India to Design RISC-V Processors

Indian engineers are hoping to develop its first 64bit microprocessor once the government’s R&D division receives about $45 million funding before June. If funding is released as expected, the Center for Development of Advanced Computing (C-DAC), a branch of India’s Ministry of Communications & Information Technology, could assemble a 64-bit RISC-V processor in about 30 months, said Biju C. Oommen, a senior manager in C-DAC’s chip design unit. The team consists of about 70 engineers who have designed a wide variety of 8- to 32-bit processors and SoC blocks reports EE Times.

Separately a team of about 30 designers at Indian Institute of Technology, Madras has been working for more than two years on a family of 32- and 64-bit open source processors based on RISC-V. The work started in  2011 under the name Shakti which means power and the chips originally used IBM Power cores.

“We focus on IoT devices partly because that’s a buzzword, there’s a requirement in India for them and most volumes are there, be we also have a five-stage pipeline design for higher end embedded stuff,” said G. S. Madhusudan, a principal scientist working on the project at IIT Madras. Madhusudan said he expects at least one startup will be formed soon to develop a variant of a Shakti chip targeting government requirements for high security.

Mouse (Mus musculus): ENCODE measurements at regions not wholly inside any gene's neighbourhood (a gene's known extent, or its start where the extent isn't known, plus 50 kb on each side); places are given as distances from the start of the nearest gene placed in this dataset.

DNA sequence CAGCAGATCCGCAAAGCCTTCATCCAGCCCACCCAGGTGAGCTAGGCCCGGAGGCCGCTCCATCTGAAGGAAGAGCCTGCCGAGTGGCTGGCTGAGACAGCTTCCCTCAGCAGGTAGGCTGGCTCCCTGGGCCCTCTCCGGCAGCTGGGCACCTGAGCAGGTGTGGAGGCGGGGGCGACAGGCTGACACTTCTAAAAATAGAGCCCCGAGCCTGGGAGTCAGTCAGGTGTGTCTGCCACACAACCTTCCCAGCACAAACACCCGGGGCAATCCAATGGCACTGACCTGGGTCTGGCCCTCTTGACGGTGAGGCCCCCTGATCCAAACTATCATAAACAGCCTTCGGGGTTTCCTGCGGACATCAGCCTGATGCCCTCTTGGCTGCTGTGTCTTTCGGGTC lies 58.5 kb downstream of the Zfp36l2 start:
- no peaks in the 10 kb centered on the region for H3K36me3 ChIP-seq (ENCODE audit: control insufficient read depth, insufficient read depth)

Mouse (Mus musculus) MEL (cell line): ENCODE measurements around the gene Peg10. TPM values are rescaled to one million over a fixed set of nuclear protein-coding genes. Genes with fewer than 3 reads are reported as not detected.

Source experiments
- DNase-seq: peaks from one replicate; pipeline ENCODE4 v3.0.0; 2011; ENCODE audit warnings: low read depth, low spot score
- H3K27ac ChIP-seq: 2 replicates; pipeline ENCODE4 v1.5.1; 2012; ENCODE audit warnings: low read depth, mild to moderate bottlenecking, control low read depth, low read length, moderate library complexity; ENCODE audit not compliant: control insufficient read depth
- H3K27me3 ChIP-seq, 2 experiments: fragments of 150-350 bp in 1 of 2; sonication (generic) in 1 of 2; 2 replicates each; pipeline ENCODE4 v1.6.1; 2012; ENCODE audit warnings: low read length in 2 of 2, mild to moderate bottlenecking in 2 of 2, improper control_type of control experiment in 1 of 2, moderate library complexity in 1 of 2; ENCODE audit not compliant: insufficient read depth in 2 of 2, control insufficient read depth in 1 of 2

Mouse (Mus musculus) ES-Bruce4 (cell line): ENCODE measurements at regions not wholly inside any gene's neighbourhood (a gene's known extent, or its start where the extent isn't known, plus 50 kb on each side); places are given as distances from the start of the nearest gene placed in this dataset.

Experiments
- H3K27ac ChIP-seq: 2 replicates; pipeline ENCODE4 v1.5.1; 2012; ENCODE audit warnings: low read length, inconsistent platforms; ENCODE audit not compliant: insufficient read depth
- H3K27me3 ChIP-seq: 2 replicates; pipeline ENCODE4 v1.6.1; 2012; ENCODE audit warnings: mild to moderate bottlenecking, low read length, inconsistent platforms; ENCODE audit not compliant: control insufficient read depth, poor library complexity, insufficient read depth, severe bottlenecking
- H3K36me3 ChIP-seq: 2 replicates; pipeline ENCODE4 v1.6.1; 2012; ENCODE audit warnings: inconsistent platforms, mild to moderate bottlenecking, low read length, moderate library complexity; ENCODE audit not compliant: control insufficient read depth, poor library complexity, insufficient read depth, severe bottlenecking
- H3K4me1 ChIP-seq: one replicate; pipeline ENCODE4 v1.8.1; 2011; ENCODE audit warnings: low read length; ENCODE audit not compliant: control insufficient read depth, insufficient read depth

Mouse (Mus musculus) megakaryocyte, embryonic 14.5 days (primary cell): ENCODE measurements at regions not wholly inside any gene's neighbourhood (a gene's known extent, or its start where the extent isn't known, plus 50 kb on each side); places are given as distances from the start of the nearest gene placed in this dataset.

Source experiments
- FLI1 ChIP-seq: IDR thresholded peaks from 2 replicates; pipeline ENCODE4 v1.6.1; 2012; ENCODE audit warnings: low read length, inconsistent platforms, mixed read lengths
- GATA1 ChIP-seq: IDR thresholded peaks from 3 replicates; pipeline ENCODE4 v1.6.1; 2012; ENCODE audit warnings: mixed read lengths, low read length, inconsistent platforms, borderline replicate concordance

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Posted on by Gunjan Bagla
Gunjan Bagla
California-based management consultant Gunjan Bagla runs Amritt, a consulting firm helping American companies to succeed in India. Amritt is the trusted advisor for India market research, India business development, India market entry, Global Engineering, Global Technology Scouting, India R&D and Open Innovation. Gunjan is author of "Business in 21st Century India: How to Profit Today from Tomorrow’s Most Exciting Market" (Hachette Book Group, 2008), Amazon's top rated title on the subject. He has appeared as the India Expert on BBC Television, Bloomberg TV, Fox Cable Business and has been quoted in the New York Times, the Los Angeles Times, the Hollywood Reporter and Business Week for his expertise on India.

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